Some months ago I supported a PledgeMe campaign to get Matthew Dentith, who has a PhD in conspiracy theories, to a conference in Miami. Today I received a postcard that made my day; it started as “I have seen 8 alien shape-shifting reptiles…”
I have seen 8 alien shape-shifting reptiles upon arriving in Miami (scan of postcard).
Nice to see that Matthew is enjoying the US’s conspiratorial environment.
I don’t believe in New Year resolutions: the idea that people have to wait until this particular position of the orbit around the sun to start doing something. At the same time, I am not great at sticking with changes of behavior: I get distracted easily and I trace it back to losing momentum. Once I stop I find it very difficult to restart.
Yesterday—Tuesday 27 January—I decided to fix at least one thing at home every day, so I can one day be up to date with all the DIY and TLC the house needs. It can be working in a big project or as simple as hanging a picture, but I have to do something. In reality I have been doing this since mid-December, but I prefer to formalize it just to keep momentum. Keep on moving forward; that simple.
Gratuitous picture: cabling my head (Photo: Luis, click to enlarge).
Often times we experience mental paralysis: we can only see a problem, a situation or a person from a single point of view (mea culpa). Some times the single mindedness of our view point becomes so bad that we inexorably drift to complete silliness. This is the case when one keeps on insisting on a point that has been shown to be, how to put it, wrong.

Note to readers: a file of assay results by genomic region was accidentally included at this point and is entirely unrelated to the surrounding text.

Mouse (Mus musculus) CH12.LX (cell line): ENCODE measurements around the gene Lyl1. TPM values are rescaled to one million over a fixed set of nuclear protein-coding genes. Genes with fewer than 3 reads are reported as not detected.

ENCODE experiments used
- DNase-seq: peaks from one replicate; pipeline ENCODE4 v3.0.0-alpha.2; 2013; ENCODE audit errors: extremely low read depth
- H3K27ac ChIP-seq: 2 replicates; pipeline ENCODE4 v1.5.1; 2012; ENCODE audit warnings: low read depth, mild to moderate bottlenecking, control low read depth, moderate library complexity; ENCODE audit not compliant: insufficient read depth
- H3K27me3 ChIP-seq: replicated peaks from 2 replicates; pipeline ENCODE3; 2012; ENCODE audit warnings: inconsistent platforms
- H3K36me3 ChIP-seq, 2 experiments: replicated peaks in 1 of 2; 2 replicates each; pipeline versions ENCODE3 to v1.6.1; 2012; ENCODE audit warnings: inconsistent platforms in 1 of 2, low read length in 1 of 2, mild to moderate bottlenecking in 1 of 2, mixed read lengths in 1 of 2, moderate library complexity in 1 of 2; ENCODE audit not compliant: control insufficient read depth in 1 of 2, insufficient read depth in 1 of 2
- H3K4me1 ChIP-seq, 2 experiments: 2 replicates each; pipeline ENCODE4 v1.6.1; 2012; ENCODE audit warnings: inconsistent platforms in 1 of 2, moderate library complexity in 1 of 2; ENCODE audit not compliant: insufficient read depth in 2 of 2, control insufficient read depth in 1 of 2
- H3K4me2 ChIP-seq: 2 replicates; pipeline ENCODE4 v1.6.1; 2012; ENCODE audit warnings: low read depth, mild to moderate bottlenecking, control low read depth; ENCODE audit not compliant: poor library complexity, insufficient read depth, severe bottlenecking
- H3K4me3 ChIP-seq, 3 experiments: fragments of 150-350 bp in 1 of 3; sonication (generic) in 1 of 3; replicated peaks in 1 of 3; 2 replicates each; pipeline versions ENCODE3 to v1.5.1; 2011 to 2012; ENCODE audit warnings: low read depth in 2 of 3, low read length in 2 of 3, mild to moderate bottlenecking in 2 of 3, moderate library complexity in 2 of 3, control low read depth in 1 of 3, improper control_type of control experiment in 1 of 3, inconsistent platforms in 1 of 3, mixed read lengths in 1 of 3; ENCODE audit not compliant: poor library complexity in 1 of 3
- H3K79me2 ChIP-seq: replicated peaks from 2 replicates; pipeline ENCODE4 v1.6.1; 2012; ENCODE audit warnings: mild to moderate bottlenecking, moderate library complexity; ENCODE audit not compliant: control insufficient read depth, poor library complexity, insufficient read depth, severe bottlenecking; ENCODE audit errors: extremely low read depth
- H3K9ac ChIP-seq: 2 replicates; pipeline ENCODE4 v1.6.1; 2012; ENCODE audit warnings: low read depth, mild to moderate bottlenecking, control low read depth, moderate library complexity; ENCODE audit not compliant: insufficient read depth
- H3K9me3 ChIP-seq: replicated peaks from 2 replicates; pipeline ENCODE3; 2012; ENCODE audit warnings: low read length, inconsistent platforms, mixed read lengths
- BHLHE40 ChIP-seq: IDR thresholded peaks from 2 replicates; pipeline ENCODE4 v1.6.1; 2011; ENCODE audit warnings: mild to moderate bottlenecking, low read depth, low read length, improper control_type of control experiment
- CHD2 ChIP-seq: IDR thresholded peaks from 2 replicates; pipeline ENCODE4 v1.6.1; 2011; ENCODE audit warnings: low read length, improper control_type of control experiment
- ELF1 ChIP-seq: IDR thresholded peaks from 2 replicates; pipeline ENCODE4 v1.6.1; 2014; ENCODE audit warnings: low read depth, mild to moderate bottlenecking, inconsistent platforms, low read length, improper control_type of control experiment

Photography is a fascinating hobby. I think it was around 30 years ago, may be a bit earlier, that I started taking it more seriously. Learned to process film and to use an enlarger and to witness the magic of an image slowly appearing on paper submerged in developer, while a dim red light bathed the room. A few years later I stopped taking pictures, mostly due to economic problems: I was not able to even buy film, let alone to process it. Photography stayed dormant for many years, then resurfaced in the digital area, but it did not feel the same.
Where was I? Point of view. Now I can see my son taking pictures and something clicked—pun intended—in my mind. His point of view is related to mine but with no composition or any other restrictions (and all pictures come from half a meter below my normal eye level). The “problems” I see are many times not there any more.
We slowly, and often unknowingly, become role models. We transmit at least part of our points of view, which is a really scary thought. The way we move our hands, our tone of voice, our way to view the world are absorbed and learned. Once I understood this I could start polishing my self, try to become more flexible, perhaps even more tolerant, because my point of view—or at least parts of it—will live on, even when coming from half a meter below.
Luis in Sydney Botanical Gardens (Photo: Orlando).
P.S. I posted this text in my other blog on 2011-01-23 and it reappears here as part of my blog consolidation process.